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TALLINN – Negotiations will be held at the opening seminar of the new national integration plan Integrating Estonia 2030 at the Telliskivi Creative City in Tallinn on Tuesday, which will see over 100 participants from various interest groups, fields of activity and organizations.
The joint discussion will seek to map the main challenges and objectives in moving toward a more coherent society as well as possible solutions for the next decade. The Ministry of Culture has started the compilation of the new national integration plan for the years 2021 to 2030, which will word the objectives of the integration policy of the state of Estonia as well as the activities for achieving those aims. Studies and consultations will be carried out and discussion seminars and involvement meetings will be held to compile the development plan.
"The aim of the new integration plan is to agree across fields of activity on how to establish a more coherent state in a culturally diverse Estonia," Piret Hartman, deputy secretary general for cultural diversity at the Ministry of Culture, said. "Only with a joint plan is it possible to ensure that every person regardless of their mother tongue and nationality feels secure in our society, can engage in self-realization in Estonia and through that contribute to the development of the Estonian economy and an increase in general welfare," Hartman said.
The aim also is to include in the discussion of the content of the integration plan those participants, who usually have not been involved in the compilation of integration plans.
"As leaders of the integration policy, we must think openly and outside the box. Longstanding bottlenecks can be solved by a broad-based approach and the contribution of a large network. We have established these prerequisites for compiling the integration plan but we need even more innovative ideas, which take into account, for example, active global migration, the experiences so far, as well as possibilities offered to us by the world of IT, for instance," Hartman said.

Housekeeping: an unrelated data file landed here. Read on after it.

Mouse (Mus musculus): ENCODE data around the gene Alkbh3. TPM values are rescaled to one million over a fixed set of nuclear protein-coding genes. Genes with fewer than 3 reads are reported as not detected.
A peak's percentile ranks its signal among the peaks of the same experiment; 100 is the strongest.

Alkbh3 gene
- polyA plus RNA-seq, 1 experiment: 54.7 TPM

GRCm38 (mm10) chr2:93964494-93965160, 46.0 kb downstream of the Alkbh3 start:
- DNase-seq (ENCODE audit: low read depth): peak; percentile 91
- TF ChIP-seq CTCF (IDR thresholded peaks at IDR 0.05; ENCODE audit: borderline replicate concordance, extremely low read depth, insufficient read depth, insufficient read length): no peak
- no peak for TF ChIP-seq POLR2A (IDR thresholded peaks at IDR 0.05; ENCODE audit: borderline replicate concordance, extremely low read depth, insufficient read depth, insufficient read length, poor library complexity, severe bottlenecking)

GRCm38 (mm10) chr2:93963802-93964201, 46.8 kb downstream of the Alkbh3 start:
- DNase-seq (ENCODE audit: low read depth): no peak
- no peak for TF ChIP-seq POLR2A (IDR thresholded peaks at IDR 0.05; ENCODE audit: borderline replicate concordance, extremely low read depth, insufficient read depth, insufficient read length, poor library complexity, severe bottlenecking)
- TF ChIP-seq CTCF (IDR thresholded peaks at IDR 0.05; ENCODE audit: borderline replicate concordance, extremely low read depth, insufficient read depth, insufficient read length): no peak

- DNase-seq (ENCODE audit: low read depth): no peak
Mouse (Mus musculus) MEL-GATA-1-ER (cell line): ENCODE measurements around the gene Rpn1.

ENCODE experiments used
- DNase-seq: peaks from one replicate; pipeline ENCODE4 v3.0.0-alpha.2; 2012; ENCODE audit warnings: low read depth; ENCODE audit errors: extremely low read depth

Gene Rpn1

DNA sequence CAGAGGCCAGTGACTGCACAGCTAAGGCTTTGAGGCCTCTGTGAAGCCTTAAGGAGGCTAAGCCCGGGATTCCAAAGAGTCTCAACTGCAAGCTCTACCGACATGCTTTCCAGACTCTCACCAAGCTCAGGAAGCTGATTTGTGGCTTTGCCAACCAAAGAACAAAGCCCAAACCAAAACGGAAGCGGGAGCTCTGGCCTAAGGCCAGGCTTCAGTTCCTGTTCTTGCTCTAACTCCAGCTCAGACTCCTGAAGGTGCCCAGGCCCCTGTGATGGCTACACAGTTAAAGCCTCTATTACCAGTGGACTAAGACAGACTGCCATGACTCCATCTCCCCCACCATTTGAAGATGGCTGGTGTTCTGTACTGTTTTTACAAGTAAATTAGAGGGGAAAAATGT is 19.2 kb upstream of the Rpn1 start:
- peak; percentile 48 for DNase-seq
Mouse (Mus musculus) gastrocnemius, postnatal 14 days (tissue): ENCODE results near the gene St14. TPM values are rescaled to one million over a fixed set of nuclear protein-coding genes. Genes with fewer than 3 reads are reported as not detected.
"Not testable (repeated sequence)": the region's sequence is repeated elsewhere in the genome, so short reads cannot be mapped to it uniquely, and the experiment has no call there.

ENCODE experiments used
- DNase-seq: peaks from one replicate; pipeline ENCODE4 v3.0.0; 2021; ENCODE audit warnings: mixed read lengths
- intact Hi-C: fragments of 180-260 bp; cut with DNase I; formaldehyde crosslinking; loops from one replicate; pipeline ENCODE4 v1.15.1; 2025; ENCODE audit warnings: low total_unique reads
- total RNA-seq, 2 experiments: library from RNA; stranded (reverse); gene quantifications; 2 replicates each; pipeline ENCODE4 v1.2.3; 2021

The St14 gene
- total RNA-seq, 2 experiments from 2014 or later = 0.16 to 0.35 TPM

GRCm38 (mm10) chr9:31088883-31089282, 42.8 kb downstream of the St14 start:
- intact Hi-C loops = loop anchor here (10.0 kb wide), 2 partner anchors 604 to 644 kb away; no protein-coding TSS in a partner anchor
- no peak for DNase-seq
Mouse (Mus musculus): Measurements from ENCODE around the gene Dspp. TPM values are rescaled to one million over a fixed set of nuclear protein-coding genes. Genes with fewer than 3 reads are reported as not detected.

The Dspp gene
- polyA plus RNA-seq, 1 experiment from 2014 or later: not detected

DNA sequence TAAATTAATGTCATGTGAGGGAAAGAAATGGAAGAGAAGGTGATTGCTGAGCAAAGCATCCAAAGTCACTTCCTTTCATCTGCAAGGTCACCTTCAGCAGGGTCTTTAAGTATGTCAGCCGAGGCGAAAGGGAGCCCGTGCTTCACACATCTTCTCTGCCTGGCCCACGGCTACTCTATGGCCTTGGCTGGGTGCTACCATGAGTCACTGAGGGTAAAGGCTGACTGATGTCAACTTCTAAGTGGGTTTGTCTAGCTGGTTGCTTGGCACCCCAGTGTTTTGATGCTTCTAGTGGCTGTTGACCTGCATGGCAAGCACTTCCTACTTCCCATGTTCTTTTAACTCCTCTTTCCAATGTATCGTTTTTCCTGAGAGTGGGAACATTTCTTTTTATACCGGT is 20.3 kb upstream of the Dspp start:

There are over 190 ethnic nationalities living in Estonia. The state first started dealing with the topic of integration in Estonia at the end of the 1990s. The Integration Monitoring of the Estonian Society 2017 and other social studies indicate that as a result of the implementation of national programs and development plans, the cohesion of the society has increased and several advances have been made in the key fields of integration in the last few years. For example, the share of persons with a strong and medium state identity in Estonia is increasing, the Estonian language skills of permanent residents and high school leavers of other nationalities are improving and the youth of other nationalities are participating more actively in youth work. In addition, the general awareness of persons of other nationalities regarding what is going on in Estonia is improving and the number of persons with undetermined citizenship is decreasing. New immigrants are generally also adapting well to life in Estonia.
The problem still lies in the lack of contacts between people of different nationalities, the weaker position of residents of other nationalities on the labor market and the weak Estonian language skills of Russian-speaking students at the end of basic school and vocational school. Another bottleneck is the lower involvement of people of other nationalities in voluntary activity and the low readiness of Estonians to integrate as well as value multiculturalism.